It’s October, so the cool weather and rains are starting to settle in. I thought I had a bowl full of tomatoes and maybe a small box of peppers left to pick in the garden, but instead, I harvested all of this bounty!
I’m frequently asked what I do with all of my green tomatoes (and red ones) at the years’ end. Hopefully, this blog post will help to answer that question.
I start to tackle a harvest like this by sorting and washing the vegetables. I keep the beautiful eating tomatoes (Big Beef) on my window sill to ripen. I also keep a small bowl of cherry tomatoes, that are firm and a bit under ripe, for grazing on.
In seasons past, I’ve saved large flats of green tomatoes to give them time to ripen. For me, doing that caused far more frustration than satisfaction. I’ve found that many green tomatoes never ripen properly, they tend to shrivel and can become a breeding ground for fruit flies.
This year, I used up about 75% of my green tomatoes, by I dicing them to make Green Tomato “pickles” (but I’m calling it a chutney). I did make some changes to the linked recipe, such as, I let them sit in the fridge for 24 hours instead of 12 hours. That process draws out a lot of moisture so the green tomatoes stay very crisp and crunchy. I also used green chilies, instead of red ones, for no particular reason and added a touch of turmeric.
With my orange and yellow tomatoes, I made a fabulous Mild Pear Salsa. I made this salsa with my grandchildren in mind, so I didn’t add any chilies. I used a lot of lime juice in this recipe to balance out the sweetness of the cherry tomatoes, red bell peppers and ripe pears.
All of the remaining harvested vegetables were diced for my aptly named Summers End Salsa. This batch contained green, yellow, red, orange, black and purple tomatoes along with assorted chilies, poblano and Italian Red peppers. I also included leeks, onions and a large amount of garlic that came from our garden. In addition to cider vinegar, I always add lime juice because love the authentic salsa taste that citrus brings to the finished product. This is my basic salsa recipe from Bernardin and I highly recommend that everyone only use approved recipes while home processing foods.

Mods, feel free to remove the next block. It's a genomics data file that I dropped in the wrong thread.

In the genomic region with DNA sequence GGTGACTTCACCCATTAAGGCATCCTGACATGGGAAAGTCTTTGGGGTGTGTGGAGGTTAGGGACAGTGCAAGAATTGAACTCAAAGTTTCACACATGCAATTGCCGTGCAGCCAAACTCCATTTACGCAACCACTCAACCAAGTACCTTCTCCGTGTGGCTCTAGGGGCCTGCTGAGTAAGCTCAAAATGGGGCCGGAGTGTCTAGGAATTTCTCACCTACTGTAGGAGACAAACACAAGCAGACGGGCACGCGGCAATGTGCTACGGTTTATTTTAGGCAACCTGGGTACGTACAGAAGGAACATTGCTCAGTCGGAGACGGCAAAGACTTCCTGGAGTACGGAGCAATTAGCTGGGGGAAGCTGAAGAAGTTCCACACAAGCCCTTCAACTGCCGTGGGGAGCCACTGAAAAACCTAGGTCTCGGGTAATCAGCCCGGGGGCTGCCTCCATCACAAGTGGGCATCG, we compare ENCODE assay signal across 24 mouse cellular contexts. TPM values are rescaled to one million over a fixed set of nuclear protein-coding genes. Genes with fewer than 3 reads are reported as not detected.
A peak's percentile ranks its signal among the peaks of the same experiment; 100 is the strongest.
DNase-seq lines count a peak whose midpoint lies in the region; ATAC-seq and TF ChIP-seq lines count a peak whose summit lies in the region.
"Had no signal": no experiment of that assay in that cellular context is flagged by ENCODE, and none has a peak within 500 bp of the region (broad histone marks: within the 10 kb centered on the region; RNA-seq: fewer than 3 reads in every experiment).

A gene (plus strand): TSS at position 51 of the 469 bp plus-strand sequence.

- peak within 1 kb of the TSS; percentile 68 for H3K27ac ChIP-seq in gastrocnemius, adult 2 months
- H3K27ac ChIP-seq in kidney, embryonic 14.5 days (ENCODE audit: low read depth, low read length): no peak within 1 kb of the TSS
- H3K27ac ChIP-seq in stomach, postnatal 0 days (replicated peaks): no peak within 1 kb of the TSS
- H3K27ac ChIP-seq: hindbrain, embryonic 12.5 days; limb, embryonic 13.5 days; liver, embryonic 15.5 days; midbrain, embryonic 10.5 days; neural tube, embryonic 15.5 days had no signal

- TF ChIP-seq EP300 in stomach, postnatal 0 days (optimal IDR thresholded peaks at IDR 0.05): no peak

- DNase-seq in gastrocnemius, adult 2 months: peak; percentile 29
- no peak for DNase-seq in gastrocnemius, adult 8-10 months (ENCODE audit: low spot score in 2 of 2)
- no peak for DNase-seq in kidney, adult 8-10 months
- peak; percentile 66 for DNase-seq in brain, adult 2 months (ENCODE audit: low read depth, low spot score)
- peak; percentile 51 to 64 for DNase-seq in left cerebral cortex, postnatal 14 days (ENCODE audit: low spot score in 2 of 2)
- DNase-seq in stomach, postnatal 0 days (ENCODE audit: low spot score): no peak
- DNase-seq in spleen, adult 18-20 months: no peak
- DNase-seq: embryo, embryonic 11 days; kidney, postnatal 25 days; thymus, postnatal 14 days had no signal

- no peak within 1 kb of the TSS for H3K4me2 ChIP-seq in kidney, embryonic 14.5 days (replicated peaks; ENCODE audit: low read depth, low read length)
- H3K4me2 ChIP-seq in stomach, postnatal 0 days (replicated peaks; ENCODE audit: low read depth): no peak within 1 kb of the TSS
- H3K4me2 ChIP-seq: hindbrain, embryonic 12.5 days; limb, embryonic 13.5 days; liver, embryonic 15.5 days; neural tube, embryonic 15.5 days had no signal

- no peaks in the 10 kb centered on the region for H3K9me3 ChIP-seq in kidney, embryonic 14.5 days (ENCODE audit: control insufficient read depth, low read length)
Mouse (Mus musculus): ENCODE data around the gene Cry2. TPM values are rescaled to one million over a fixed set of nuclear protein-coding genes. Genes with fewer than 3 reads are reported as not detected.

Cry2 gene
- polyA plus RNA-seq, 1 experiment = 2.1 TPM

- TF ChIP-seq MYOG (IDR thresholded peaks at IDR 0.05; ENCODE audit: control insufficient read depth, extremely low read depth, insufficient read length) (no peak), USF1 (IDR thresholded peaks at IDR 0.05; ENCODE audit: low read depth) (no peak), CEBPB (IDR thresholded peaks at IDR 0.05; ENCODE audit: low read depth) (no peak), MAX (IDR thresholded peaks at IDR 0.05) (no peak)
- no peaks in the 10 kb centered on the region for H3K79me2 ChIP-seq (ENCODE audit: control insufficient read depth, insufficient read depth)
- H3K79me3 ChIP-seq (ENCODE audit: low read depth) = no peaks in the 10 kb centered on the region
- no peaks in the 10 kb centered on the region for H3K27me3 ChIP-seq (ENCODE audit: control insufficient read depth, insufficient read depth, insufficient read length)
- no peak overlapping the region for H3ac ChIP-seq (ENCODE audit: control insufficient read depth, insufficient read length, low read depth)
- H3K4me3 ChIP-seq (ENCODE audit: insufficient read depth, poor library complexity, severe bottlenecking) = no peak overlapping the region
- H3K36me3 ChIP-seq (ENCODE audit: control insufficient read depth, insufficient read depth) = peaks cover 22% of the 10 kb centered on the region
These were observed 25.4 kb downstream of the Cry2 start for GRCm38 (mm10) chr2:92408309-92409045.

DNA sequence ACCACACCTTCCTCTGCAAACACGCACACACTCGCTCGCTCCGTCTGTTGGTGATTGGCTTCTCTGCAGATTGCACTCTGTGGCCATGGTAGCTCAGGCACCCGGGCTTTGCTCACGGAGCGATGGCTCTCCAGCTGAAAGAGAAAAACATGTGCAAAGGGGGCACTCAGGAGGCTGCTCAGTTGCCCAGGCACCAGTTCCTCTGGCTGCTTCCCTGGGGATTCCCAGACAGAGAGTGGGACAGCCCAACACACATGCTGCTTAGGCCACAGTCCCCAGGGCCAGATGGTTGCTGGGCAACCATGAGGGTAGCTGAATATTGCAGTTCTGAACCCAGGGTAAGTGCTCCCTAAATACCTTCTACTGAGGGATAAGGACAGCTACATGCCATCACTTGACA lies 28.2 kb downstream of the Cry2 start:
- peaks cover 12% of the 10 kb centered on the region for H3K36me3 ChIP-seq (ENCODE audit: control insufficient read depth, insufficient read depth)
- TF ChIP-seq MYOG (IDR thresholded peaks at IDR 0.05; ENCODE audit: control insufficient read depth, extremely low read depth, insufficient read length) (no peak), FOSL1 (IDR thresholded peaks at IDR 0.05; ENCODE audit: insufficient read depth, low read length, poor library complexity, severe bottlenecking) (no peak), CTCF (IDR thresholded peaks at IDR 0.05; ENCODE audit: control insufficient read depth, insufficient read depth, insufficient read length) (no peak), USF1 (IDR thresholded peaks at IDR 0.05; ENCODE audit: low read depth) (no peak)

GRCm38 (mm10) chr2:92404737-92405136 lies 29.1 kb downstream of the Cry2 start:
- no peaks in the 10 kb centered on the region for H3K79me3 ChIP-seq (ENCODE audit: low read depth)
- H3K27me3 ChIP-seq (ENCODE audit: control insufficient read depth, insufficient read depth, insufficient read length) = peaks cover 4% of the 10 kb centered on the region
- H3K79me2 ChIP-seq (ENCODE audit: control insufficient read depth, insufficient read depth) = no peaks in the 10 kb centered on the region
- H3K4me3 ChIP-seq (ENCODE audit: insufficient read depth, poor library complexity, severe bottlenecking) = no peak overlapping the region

The fourth canned item that I made with the garden bounty was 16 pints of Salsa Beans. My pressure canners holds 16 pints perfectly, so that’s why I do 16 at one session. I use salsa beans throughout the year to make almost-instant nacho topping, or taco filling, when added to ground meat or rice.
To make 16 pints of Salsa Beans, used one bag of dried beans. I soaked the beans in cool water for 12 hours until they were rehydrated.
I drained and rinsed the beans, then cooked them for about 30 minutes. Once they were rinsed and drained a second time, I let them cool down. I put a 1/4 scoop of spicy salsa into each of the 16 sterilized pint jars. I also added a clove of garlic and 1/4 tsp of sea salt to each jar.
I evenly distributed the cooled, partially cooked beans into the 16 jars. I never fill the jars more than 3/4 full with beans so that there is room for the beans to expand while they are pressure cooking. Once the beans were evenly distributed, I filled the jars with filtered water, leaving 1 inch head space.
This is the official recipe and directions for canning dried beans. Always add new lids and use screw rings that aren’t dented or rusty. **A word of caution, do not add cool jars into boiling hot canner water. The shock of hot water on to the base of cool jars, can cause them to crack and then break during processing.
Once I had the canner loaded with the 16 pints of Salsa Beans, I brought it up to 10 pounds of pressure and started my timer for 75 minutes. It’s very important to not leave your pressure canner unattended during a processing session.
Food in jars. Simple, satisfying and scrumptious!
From this …